•    Mental science and poetry; the “psychological monologue”.
•    Animal dissection and vivisection.
•    The brain as central organ of the nervous system, mind and body as connected; the concept of the mental faculties; the soul as (no longer) extra-corporeal; religion vs scientific psychology. The senses.
•    The mind as culturally formed; national and international conceptions of psychology.
•    The gendered brain and its implications (gender as a universal taxonomy).
•    The Victorian mind in childhood.
•    The theatrical brain: displaying thought and memory on the Victorian stage; depicting mental illness and madness; character interiority; psychology and actor training.
•    Altered states of mind: drug use; mesmerism, hypnosis and trance; dreams and daydreams; somnambulis.
•    Memory and/or trauma; memory and objects (from diaries to post-mortem photography). Sites and cultures of remembering and forgetting.
•    Different disciplines and disciplinary developments: evolutionary and developmental psychology. Psychoanalysis: pre-Freudian concepts of the psyche.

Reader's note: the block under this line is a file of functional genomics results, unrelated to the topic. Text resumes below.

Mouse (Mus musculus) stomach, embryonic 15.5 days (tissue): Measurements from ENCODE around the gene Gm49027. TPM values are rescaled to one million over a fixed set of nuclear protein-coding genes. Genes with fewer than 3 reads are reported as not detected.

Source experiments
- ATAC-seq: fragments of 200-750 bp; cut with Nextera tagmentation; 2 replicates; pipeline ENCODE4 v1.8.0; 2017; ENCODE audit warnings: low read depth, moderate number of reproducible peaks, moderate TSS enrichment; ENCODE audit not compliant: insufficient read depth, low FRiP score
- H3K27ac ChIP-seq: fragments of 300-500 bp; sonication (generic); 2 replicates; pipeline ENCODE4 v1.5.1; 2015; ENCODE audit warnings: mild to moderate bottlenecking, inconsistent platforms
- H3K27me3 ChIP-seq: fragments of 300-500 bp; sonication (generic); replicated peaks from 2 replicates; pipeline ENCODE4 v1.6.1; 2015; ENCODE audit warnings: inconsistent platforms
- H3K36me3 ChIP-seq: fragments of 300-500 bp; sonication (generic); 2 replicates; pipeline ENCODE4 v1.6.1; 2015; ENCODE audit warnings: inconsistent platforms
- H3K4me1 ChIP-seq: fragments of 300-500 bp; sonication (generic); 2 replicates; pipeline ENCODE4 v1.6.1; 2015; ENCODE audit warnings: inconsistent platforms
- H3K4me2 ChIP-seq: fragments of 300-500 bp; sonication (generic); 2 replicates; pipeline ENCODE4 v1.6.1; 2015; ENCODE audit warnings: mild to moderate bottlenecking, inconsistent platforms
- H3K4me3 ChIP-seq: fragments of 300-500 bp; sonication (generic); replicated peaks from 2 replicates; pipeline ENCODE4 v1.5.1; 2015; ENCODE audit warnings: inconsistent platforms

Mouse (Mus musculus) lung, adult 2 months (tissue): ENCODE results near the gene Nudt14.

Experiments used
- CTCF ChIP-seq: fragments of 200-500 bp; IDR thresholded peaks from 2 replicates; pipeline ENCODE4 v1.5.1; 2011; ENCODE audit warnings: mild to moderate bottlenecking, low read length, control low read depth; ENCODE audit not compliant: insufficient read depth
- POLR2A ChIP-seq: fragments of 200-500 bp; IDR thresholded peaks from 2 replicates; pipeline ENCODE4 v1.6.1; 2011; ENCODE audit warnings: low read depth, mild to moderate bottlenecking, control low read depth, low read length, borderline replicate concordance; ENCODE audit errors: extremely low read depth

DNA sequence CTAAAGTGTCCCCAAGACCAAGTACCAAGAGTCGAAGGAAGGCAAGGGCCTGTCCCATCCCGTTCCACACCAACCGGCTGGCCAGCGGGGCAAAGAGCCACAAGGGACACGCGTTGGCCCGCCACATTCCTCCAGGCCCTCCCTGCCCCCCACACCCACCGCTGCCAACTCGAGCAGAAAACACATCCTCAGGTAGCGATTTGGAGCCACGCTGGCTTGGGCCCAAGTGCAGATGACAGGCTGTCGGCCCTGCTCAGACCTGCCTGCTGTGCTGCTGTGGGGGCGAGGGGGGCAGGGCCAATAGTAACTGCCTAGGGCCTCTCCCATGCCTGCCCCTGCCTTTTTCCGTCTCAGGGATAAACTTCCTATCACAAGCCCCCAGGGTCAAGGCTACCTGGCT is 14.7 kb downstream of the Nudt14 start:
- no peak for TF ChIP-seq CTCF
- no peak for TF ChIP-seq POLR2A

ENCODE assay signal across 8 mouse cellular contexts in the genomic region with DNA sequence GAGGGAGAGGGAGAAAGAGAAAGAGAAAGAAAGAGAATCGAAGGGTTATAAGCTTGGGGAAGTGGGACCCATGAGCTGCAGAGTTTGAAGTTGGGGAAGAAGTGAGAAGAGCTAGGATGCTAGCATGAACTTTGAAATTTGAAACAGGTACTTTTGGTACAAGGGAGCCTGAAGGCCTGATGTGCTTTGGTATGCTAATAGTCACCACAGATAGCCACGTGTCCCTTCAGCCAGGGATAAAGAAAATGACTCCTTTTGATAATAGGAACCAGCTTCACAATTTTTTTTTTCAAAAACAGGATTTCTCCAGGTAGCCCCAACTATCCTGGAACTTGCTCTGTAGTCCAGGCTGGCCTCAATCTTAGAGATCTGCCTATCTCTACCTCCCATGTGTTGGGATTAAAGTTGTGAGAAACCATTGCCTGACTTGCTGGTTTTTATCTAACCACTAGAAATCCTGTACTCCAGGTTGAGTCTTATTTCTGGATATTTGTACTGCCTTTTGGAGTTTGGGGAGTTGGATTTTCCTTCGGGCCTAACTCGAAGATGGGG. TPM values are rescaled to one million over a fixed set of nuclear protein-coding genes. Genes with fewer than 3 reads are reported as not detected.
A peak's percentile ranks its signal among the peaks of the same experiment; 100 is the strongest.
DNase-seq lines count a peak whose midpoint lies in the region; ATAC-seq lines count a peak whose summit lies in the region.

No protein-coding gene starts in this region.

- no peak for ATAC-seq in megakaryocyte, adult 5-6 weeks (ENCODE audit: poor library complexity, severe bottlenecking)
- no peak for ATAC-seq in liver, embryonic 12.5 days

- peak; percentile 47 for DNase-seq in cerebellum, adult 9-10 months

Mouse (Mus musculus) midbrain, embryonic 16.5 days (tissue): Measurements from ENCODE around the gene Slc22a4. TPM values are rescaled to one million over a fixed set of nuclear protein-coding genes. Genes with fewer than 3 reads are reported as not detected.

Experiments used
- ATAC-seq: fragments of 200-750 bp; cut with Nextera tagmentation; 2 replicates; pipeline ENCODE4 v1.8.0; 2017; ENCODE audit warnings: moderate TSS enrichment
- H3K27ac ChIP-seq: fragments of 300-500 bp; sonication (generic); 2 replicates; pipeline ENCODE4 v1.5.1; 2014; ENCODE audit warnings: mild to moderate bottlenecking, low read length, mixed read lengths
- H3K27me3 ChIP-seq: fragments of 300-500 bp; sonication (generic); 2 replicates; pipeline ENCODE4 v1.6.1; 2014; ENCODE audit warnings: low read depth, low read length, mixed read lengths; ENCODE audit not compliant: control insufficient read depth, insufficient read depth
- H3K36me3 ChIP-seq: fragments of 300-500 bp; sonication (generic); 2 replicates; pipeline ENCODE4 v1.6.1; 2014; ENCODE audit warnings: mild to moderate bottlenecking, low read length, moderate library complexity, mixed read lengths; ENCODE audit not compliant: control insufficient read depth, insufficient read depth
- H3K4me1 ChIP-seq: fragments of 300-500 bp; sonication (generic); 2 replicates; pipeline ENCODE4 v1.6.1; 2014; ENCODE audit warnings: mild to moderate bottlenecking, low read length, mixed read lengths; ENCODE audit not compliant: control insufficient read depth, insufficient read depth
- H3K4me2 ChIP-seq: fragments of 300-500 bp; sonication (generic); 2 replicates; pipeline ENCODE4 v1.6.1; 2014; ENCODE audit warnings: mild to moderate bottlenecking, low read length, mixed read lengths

•    Mental illness: asylums, “moral management”; depression; delusions; puerperal disorders; links between mental and bodily health.
•    Insanity and the law  (criminality, legislation, fitness to stand trial); the development of forensic psychology; insanity and sensation.
•    Automatism and volition: new conceptions of the unconscious (e.g. as possessing agency); the unconscious vs habit and self-discipline: automatism, responsibility and accountability.
•    4e cognition (embodied, embedded, enacted and extended cognition) and Victorian literature and culture.
•     “wound culture”: its roots in the industrial nineteenth century, and the attendant renegotiation of private identity in public terms.
•    Neo-Victorian representations of any issue outlined above.
All submissions should conform to MHRA house style and the in-house submission guidelines. Submissions should be received by 15 August 2015. Contact:

Tuesday, 28 April 2015

CFP: 'The Victorians and Memory', AJVS special issue (Deadline: 10 Aug 2015)

AJVS is a refereed multi-disciplinary journal published by the Australasian Victorian Studies Association (AVSA), with articles in Victorian Studies welcome from any disciplinary or cross-disciplinary area of the humanities, particularly from Australasian scholars or on topics relating to the region. While this call is for a special issue, papers on other topics/themes for general issues may also be submitted via the OJS system (see below for link to register, login, and submit).

Special Issue, 'The Victorians and Memory'. Deadline 10 August 2015